How to Clock Your Computer Danny Dolev, Ian Jones, Christoph Lenzen, Andreas Steininger

News

16.05.2022

Fourth Assignment

Dear students,

the fourth book chapter is now available in the materials section. Please submit your summary for this chapter by Monday 23.05.2022 12:00. The fourth exercise will also be available soon. Again, please check the submissions section on your personal... Read more

Dear students,

the fourth book chapter is now available in the materials section. Please submit your summary for this chapter by Monday 23.05.2022 12:00. The fourth exercise will also be available soon. Again, please check the submissions section on your personal status page for the corresponding deadline. It will be updated as soon as I've uploaded the assignment.

Best regards,

Sophie

11.05.2022

Third Assignment

Dear students,

the third book chapter as well as the slides of the four previous lectures are now available in the Materials section. The summary assignment is due Monday 16.05.2022 12:00. The third exercise will follow soon. Please check the Submissions section... Read more

Dear students,

the third book chapter as well as the slides of the four previous lectures are now available in the Materials section. The summary assignment is due Monday 16.05.2022 12:00. The third exercise will follow soon. Please check the Submissions section on your personal status page for deadline.  I will update it as soon as the exercise goes online.

Best regards,

Sophie

25.04.2022

Second Assignment

Dear students,

the next book chapter and the second exercise assignment are available in the materials section. Please submit your summary and solution by 02.05.2022 23:59.

Best,

Sophie

12.04.2022

First Assignment

Dear Students,

the first book chapter is now available in the materials section. The recording of today's lecture will follow soon.

Before starting to write your summary of this chapter, please make sure to read the instructions compiled in a document entitled... Read more

Dear Students,

the first book chapter is now available in the materials section. The recording of today's lecture will follow soon.

Before starting to write your summary of this chapter, please make sure to read the instructions compiled in a document entitled "How to Summarise" which is also available in the materials section.

Completing Exercise 1.6 "From an FSM to a Circuit" on page 17 of the reading material is also a compulsory part of your submission.

Please submit your summary and your solution to the first exercise to the designated fields on your personal status page until 19.04.2022 - 10 a.m.

Best,

Sophie

04.04.2022

First Lecture

Dear students,

as you may have already gathered from the homepage, the first lecture will be held online on Tuesday 12.04 from 12:00 to 14:00 c.t.

The Zoom link to the lecture is available in the materials section.

 

Best regards,

Sophie

 

 

How to Clock Your Computer

People

Lecturers:

  • Christoph Lenzen
  • Danny Dolev
  • Ian W. Jones

Teaching Assistant:

  • Sophie Wenning

 

Lecture Slots

weekly lecture slots:

  • Monday, 12:00 - 14:00
  • Tuesday, 12:00 - 14:00

first lecture:

  • Tuesday, 12.04.2022

There are no tutorials. The lectures are online. The participation link will be sent out to registered students before the first lecture (later registrations are possible; please contact Christoph Lenzen (mail) or Sophie Wenning (mail) for receiving the link in this case).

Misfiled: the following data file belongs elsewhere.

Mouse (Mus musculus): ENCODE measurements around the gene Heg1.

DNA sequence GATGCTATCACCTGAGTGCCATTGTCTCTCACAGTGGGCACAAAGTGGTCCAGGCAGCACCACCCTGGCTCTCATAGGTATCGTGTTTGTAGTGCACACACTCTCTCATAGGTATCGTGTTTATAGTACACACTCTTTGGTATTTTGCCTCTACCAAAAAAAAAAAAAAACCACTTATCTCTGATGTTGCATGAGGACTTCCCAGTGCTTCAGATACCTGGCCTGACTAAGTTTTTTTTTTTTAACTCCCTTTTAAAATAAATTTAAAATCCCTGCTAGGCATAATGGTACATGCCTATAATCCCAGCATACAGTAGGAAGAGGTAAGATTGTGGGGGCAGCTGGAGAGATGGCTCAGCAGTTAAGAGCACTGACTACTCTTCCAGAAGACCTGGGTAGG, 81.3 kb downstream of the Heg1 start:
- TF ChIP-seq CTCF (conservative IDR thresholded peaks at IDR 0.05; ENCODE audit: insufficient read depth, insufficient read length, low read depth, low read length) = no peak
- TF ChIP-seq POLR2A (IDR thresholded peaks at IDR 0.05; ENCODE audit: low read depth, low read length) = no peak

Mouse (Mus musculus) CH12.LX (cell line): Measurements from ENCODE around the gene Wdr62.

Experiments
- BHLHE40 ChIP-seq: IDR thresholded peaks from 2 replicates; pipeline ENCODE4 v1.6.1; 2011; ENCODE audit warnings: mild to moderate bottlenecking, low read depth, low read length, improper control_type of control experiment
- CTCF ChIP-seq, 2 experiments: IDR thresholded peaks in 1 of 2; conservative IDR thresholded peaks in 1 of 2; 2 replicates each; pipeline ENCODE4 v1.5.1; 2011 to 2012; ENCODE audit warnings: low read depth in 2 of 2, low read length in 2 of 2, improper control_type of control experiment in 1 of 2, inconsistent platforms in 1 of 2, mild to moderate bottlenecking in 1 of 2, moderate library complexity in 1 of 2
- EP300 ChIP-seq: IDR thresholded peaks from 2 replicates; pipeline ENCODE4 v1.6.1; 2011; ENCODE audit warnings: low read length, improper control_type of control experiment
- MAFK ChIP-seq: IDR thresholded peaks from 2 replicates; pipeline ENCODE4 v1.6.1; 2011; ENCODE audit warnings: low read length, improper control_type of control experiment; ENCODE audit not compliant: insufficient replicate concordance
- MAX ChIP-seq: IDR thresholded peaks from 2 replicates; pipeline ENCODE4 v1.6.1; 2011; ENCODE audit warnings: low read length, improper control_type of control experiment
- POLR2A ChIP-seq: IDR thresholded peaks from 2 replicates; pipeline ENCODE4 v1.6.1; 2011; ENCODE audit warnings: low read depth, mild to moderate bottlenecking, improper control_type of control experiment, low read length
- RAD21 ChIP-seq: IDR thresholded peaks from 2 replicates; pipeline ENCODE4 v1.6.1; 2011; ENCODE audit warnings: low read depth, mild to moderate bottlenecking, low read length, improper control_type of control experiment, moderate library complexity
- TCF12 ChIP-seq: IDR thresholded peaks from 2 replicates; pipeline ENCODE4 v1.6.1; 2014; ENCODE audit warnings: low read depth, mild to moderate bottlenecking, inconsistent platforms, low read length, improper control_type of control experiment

Content Overview

This advanced lecture entitled "How to Clock your Computer" introduces the problem of clocking circuits from a theoretical perspective. We start out with the building blocks of digital logic and provide realistic models for their behavior. We explain the need for synchronised clock signals, present the existing solutions, and motivate the need for solutions which treat a chip as a distributed system of clock domains. We then proceed to discuss, in mathematical terms, the unique problems that circuits present when implementing these solutions. We discuss techniques to solve these issues. Finally we discuss distributed solutions and show how these techniques enable us to devise improved clocking methods.

 

Classroom Model

This lecture follows the inverted classroom model. This implies that the course is structured as follows:

  • We will provide you with some reading material one week before each new lecture block and you will prepare a summary of the topic which we will grade. You are also encouraged to ask questions about aspects that you feel you have not yet properly understood. This step is intended to prepare you for the actual lecture.

  • The lecture itself aims to be interactive. The lecturers will present the topic in more detail. In a subsequent discussion we will answer your questions before moving on to jointly solved exercises designed to further deepen your understanding of the topic.

Prerequisites

No prerequisites other than basic mathematical knowledge are needed. It can be helpful to have knowledge about (electric) circuitry and Boolean logic, but this is not mandatory.

Evaluation

The grades for this course will be computed from:

  • Homework assignments (25%): you have to write a short summary for each of the above chapters. These fortnightly assignments will be graded.
  • Participation in class (25%): we appreciate your participation in the discussions that will form an important part of each lecture. As your contribution will be graded, attendance at the lectures is strongly recommended.
  • Final written submission (50%): a final homework assignment at the end of the semester completes the assessment.

 



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